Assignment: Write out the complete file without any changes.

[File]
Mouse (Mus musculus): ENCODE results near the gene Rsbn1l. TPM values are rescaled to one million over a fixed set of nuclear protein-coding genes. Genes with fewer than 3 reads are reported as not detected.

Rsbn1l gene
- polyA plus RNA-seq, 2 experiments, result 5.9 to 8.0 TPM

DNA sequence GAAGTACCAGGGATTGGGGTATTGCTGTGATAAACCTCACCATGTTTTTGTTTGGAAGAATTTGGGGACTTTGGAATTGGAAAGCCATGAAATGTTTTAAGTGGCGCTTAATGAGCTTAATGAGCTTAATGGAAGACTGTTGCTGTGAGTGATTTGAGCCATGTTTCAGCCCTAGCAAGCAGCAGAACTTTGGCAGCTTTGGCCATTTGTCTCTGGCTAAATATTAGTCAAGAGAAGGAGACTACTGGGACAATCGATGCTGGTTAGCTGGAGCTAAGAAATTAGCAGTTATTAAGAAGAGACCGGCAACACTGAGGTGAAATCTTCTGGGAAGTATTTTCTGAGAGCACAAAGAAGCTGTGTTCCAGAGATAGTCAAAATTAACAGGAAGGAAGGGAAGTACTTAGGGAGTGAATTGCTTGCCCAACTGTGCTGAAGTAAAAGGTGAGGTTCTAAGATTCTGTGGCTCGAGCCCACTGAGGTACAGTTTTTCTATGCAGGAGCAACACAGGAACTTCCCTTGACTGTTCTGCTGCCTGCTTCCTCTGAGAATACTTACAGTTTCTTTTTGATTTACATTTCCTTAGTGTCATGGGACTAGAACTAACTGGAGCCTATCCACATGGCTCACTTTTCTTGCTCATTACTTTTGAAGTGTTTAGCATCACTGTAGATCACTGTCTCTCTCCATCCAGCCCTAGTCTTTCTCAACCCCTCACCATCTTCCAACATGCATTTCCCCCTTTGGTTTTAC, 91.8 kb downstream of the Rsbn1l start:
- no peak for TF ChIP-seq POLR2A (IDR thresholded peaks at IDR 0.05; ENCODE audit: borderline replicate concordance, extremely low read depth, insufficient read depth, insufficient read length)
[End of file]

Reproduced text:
Mouse (Mus musculus): ENCODE results near the gene Rsbn1l. TPM values are rescaled to one million over a fixed set of nuclear protein-coding genes. Genes with fewer than 3 reads are reported as not detected.

Rsbn1l gene
- polyA plus RNA-seq, 2 experiments, result 5.9 to 8.0 TPM

DNA sequence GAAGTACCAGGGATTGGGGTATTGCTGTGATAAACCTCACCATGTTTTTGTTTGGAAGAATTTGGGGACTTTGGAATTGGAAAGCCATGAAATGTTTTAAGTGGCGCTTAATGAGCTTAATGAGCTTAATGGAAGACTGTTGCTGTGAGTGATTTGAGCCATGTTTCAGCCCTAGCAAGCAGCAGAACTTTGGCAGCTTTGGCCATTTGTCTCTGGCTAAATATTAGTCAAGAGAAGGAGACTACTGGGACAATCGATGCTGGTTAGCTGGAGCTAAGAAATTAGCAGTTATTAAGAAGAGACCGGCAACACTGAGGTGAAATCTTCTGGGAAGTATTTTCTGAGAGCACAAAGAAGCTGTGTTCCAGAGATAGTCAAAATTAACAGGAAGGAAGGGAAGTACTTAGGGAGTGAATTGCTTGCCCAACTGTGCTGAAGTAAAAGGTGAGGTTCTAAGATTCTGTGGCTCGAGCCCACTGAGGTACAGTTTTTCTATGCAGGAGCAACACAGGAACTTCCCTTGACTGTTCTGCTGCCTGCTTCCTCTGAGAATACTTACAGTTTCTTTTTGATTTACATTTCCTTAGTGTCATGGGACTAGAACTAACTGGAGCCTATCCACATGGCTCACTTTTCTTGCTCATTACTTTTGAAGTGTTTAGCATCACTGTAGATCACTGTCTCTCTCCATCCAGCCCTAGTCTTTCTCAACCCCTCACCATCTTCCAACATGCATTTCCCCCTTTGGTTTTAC, 91.8 kb downstream of the Rsbn1l start:
- no peak for TF ChIP-seq POLR2A (IDR thresholded peaks at IDR 0.05; ENCODE audit: borderline replicate concordance, extremely low read depth, insufficient read depth, insufficient read length)